Jump to content
  • 0

SMP (medical science-heavy masters) vs. Traditional Masters (i.e. Biology, M.S.)? pre-PhD


hypocraticoath

Question

Hello! I hope you're all doing well!

Sorry for the dumb question, but it's a burning question!

I have been premed up until recently when I started contemplating the PhD route since I love teaching and am thinking that I do not want my whole life to revolve solely around medicine and heavy hour workweeks, hundreds of thousands of dollars in debt, etc. I just feel like I would be happier as a college professor who puts out entertaining and educational content on online platforms like YouTube, a blog, etc. 

Do not get me wrong, I completely understand that the PhD route is difficult and is not for the faint-hearted. I've done a lot of research and know that this route comes with its own challenges like the securing funding, grant-writing, securing a tenure position, politics in academia, etc. 

My stats are on the lower side, therefore I am not applying to programs yet and need to improve my application. I was accepted to a special masters program at a good university. SMPs, for those that do not know what they are, are masters programs primarily built on getting attendees accepted to U.S. medical schools. Even though this program is very rigorous and has a lab-based research thesis component, would a traditional masters program be better suited for someone who is pre-PhD instead of pre-MD/pre-DO? In other words, should I apply to non-SMP masters programs? I am looking at Biology M.S. programs and am really enticed by Boston University's Vesalius Neurobiology and Anatomy M.S. program.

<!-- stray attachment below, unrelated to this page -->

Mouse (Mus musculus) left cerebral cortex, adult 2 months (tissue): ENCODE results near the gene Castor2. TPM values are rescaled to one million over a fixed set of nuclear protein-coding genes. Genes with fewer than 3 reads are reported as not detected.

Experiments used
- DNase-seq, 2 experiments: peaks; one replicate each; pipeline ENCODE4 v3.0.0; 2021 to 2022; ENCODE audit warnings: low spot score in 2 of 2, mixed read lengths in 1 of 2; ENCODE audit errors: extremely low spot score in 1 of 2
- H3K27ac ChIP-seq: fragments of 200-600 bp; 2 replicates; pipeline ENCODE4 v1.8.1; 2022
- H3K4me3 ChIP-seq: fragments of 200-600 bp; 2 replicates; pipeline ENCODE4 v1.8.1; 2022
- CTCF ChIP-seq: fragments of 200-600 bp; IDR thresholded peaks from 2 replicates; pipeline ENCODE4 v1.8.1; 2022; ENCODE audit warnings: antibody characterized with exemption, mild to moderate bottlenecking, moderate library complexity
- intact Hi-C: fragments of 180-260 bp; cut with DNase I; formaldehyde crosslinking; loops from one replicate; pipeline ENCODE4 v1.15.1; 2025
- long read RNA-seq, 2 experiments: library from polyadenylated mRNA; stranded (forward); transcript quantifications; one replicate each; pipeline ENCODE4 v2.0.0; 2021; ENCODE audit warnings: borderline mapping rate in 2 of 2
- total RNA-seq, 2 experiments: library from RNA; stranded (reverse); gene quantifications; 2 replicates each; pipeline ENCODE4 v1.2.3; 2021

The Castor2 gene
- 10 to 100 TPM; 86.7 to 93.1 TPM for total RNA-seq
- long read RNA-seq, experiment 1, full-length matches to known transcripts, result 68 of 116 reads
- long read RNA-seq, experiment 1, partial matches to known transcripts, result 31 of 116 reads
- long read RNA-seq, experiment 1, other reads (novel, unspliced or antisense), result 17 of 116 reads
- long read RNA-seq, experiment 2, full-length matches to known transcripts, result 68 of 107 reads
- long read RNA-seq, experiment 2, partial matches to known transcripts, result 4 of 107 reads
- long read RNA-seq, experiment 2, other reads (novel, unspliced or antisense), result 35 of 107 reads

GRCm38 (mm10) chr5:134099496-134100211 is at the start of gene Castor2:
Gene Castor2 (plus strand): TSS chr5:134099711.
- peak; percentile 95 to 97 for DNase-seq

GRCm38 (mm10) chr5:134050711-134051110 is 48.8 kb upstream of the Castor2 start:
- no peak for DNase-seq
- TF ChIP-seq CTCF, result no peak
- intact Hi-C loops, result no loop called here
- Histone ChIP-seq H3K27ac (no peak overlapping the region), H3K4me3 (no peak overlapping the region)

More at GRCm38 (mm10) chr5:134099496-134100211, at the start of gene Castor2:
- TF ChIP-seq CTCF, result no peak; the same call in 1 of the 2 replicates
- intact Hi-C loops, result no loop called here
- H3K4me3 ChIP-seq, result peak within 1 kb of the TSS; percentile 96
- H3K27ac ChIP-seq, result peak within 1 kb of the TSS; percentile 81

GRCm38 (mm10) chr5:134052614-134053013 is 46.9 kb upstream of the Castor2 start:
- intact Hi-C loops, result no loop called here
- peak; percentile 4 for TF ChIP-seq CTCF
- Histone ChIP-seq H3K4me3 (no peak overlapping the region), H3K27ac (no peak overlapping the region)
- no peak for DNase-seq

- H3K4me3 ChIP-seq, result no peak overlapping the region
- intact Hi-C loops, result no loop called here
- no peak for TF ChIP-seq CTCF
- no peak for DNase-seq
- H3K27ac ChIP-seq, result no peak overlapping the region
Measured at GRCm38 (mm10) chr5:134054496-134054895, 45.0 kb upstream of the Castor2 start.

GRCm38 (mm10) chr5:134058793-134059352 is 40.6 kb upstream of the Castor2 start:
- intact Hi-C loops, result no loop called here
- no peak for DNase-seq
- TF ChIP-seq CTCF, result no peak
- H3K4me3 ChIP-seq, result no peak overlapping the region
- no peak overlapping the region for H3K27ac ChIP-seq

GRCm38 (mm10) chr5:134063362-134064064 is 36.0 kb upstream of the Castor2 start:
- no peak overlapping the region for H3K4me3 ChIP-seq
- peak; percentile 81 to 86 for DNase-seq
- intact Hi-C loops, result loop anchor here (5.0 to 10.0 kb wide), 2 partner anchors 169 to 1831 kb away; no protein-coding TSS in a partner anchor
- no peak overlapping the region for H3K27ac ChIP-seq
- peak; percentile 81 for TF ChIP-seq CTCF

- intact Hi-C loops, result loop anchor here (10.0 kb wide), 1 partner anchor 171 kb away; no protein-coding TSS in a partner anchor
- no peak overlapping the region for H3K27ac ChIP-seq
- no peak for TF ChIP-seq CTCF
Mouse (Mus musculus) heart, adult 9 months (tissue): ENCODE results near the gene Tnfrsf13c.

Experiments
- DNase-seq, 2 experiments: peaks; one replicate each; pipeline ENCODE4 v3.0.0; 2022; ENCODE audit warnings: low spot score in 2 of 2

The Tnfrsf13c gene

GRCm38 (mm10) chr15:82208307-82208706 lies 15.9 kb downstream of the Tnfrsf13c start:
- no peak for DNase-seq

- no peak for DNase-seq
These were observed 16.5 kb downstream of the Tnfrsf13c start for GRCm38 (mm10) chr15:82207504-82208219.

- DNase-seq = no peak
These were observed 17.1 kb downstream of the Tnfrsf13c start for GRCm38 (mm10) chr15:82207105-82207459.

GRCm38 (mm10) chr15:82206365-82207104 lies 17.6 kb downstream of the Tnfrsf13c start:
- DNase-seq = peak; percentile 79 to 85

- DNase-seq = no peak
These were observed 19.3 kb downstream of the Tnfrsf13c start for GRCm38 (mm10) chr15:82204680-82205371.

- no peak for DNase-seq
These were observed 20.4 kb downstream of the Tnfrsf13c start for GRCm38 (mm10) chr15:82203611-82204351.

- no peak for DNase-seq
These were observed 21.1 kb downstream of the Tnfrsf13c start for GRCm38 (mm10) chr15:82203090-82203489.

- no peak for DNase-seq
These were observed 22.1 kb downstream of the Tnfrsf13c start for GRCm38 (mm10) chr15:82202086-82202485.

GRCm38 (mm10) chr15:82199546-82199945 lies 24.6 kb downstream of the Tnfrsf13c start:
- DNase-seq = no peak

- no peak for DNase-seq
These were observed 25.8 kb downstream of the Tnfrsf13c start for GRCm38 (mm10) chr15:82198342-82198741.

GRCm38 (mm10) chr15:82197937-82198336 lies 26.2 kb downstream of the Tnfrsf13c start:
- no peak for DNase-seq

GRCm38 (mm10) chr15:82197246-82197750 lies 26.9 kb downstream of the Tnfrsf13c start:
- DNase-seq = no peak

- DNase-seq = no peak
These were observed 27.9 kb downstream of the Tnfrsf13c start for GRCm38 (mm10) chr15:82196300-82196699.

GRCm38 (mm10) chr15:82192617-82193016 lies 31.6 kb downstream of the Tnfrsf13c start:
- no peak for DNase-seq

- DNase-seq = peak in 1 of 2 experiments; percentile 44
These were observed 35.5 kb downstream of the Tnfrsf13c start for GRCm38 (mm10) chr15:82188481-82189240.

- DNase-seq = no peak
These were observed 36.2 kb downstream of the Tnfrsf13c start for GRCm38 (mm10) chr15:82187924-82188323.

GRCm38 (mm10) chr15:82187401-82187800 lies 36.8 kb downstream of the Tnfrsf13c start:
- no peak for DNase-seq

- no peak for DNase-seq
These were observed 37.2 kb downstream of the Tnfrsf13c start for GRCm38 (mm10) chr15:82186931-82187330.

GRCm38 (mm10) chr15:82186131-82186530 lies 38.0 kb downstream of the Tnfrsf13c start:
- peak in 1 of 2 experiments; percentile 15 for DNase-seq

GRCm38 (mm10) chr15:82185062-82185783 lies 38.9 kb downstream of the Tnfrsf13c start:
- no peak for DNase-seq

Masters programs, in general, are quite expensive and usually are bereft of the opportunities for funding/financial assistance that PhD programs are, so I want to be wise when I make this decision. 

 

Thank you and don't hesitate to ask for any clarification!

- hypocraticoath

Link to comment
Share on other sites

0 answers to this question

Recommended Posts

There have been no answers to this question yet

Create an account or sign in to comment

You need to be a member in order to leave a comment

Create an account

Sign up for a new account in our community. It's easy!

Register a new account

Sign in

Already have an account? Sign in here.

Sign In Now
×
×
  • Create New...

Important Information

This website uses cookies to ensure you get the best experience on our website. See our Privacy Policy and Terms of Use